The "push-pull effect".Aviat Space Environ Med. 1994 Aug; 65(8):699-704.AS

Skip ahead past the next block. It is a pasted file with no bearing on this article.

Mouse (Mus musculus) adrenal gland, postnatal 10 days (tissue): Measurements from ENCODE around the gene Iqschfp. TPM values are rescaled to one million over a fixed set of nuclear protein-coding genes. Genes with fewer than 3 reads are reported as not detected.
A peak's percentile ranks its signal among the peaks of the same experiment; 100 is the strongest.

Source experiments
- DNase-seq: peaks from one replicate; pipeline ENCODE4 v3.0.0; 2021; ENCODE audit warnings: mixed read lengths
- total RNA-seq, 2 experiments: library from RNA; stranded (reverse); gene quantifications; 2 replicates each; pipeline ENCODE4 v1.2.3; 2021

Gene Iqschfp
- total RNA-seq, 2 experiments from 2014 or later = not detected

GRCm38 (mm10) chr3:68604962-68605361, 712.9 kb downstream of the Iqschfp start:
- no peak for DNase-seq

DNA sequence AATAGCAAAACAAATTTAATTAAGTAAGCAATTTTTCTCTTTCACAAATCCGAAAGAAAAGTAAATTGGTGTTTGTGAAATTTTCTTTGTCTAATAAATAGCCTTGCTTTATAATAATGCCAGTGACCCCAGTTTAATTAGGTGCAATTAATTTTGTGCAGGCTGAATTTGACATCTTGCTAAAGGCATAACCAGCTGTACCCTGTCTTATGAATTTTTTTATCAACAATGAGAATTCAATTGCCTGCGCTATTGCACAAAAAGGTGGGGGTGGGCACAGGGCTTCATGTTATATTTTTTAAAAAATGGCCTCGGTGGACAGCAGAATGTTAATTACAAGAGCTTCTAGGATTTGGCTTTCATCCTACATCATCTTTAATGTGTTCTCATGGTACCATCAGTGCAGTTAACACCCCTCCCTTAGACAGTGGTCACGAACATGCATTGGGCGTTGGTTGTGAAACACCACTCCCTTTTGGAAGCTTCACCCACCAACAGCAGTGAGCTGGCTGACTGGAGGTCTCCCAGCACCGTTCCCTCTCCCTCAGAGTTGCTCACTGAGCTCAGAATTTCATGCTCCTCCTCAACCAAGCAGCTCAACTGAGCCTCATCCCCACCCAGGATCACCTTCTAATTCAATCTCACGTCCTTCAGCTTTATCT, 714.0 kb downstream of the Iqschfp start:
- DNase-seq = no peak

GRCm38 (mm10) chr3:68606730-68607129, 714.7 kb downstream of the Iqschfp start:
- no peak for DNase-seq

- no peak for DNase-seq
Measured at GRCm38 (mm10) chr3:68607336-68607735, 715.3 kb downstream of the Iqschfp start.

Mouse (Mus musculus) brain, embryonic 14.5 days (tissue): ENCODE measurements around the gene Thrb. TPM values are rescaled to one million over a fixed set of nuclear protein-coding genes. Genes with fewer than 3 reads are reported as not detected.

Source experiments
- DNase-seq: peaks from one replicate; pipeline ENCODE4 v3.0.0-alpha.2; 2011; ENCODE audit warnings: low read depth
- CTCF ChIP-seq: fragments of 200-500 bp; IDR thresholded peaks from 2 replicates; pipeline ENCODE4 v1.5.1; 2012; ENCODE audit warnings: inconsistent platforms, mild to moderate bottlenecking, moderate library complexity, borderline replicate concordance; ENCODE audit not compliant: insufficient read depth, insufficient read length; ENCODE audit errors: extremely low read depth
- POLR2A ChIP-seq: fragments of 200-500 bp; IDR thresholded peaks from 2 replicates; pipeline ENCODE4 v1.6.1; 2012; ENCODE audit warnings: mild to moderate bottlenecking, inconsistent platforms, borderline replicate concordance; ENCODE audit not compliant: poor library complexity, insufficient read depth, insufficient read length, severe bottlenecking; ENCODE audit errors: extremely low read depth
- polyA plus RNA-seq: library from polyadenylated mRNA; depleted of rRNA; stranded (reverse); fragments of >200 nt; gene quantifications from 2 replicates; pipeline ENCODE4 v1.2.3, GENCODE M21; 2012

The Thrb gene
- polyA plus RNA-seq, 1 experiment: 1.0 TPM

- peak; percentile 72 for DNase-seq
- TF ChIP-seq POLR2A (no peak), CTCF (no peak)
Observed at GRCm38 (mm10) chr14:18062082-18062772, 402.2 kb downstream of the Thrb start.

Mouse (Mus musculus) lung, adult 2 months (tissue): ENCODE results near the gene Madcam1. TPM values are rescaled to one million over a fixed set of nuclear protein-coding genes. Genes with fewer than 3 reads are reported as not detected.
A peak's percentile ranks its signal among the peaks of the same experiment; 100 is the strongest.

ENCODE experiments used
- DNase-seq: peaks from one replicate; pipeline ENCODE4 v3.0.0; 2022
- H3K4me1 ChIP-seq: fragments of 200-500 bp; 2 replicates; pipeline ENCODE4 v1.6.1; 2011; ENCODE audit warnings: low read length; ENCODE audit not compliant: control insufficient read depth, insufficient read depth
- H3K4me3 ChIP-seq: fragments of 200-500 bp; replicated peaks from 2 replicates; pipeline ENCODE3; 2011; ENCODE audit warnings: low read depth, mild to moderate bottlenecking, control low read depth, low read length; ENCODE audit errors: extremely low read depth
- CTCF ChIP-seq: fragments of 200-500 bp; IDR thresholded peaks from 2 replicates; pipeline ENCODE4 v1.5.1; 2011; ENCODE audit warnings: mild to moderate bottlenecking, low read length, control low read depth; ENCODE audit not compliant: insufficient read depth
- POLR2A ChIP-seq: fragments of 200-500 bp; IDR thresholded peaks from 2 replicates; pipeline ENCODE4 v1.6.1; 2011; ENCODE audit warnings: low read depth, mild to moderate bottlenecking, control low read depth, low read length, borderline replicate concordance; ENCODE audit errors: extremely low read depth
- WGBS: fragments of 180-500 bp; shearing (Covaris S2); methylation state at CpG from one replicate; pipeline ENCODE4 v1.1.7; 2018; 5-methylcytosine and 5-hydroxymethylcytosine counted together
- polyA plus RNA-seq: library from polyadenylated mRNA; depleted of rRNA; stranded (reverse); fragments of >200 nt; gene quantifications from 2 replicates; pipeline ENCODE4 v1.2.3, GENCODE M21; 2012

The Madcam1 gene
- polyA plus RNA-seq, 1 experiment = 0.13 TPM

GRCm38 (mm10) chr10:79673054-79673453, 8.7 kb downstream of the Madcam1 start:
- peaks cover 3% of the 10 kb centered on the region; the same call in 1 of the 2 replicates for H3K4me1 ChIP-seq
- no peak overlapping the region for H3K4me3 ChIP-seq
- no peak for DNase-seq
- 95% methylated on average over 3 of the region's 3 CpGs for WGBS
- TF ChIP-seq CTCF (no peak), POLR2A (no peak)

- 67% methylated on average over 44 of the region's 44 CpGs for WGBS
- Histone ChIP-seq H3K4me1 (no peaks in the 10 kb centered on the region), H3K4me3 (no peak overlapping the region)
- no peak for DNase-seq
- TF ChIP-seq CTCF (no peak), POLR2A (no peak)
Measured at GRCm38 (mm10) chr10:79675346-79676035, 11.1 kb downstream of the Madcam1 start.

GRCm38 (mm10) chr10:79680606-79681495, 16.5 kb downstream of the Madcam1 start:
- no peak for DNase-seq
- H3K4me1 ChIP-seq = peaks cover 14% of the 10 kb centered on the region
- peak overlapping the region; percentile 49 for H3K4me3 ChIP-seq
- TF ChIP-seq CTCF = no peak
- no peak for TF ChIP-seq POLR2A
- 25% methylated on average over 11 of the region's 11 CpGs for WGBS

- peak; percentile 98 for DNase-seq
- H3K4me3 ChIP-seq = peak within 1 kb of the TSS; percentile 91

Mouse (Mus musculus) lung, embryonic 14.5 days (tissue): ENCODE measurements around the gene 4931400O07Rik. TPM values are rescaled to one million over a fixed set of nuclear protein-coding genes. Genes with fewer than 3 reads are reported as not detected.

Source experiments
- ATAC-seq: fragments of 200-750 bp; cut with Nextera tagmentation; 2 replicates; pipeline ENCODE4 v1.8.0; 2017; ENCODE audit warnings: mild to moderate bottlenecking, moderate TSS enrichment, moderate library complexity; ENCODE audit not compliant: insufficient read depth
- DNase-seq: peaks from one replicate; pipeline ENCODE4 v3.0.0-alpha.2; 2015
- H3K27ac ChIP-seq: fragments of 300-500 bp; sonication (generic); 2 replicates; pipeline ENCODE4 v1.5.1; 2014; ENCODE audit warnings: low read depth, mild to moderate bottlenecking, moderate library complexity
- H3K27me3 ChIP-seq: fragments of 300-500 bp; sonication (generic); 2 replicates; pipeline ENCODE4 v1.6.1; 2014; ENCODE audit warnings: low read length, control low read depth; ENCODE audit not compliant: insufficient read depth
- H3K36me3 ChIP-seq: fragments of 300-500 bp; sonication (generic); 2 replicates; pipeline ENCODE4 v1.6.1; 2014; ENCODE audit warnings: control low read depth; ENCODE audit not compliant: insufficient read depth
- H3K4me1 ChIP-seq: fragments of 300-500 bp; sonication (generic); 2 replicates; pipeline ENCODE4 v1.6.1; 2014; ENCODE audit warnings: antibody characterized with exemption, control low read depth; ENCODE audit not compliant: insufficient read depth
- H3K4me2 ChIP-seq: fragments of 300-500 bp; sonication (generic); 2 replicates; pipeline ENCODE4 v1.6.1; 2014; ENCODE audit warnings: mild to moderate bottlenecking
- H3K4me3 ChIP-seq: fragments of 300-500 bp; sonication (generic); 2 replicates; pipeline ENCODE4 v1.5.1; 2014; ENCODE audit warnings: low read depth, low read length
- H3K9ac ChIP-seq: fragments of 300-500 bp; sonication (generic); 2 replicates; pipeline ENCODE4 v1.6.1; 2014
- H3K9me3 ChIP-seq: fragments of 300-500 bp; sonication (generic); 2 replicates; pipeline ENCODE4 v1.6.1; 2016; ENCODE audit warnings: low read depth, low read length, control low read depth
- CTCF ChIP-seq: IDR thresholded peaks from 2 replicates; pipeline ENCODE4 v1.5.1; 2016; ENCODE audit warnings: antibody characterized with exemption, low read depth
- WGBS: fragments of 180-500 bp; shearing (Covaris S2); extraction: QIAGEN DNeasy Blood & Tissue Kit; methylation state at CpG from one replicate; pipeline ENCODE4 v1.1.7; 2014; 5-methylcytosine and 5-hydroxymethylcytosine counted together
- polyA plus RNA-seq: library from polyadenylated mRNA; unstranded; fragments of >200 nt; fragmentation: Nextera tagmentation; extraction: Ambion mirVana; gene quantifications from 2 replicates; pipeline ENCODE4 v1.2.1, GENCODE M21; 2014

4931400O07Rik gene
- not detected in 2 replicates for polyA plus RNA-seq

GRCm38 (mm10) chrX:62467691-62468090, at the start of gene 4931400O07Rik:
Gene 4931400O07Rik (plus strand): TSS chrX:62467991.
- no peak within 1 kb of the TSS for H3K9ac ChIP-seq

The purpose of this study was to prove or refute previous authors' suggestions that tolerance to +Gz is reduced when preceded by 0 Gz or -Gz. Six men and six women were subjected to one session of acceleration stresses that varied between -2 and +2.25 Gz on the NAMRL Coriolis Acceleration Platform (CAP). At the beginning and end of each session, we exposed the relaxed subjects to identical control segments that were comprised of +1 Gz for 30 s, followed by +2.25 Gz for 15 s, and then return to +1 Gz. Subjects were also exposed to three experimental segments that were comprised of 0, -1, or -2 Gz for 10 s, followed by +2.25 Gz for 15 s, and then return to +1 Gz. Subjects verbally reported any decrements in peripheral vision during exposure to +2.25 Gz. Blood pressure (BP) was reduced during each 15-s period at +2.25 Gz. The minimum BP was progressively lower during the 15-s period as the preexposure experimental conditions became more negative (+1, 0, -1, and -2 Gz). Episodes of peripheral vision loss increased as the preceding -Gz became more negative. BP during exposure to +Gz was significantly affected by the preceding 10-s exposure to -Gz, and is indicative of reduced +Gz tolerance. As this "push-pull effect" may result in unexpected incapacitation, it has important implications for aviation safety.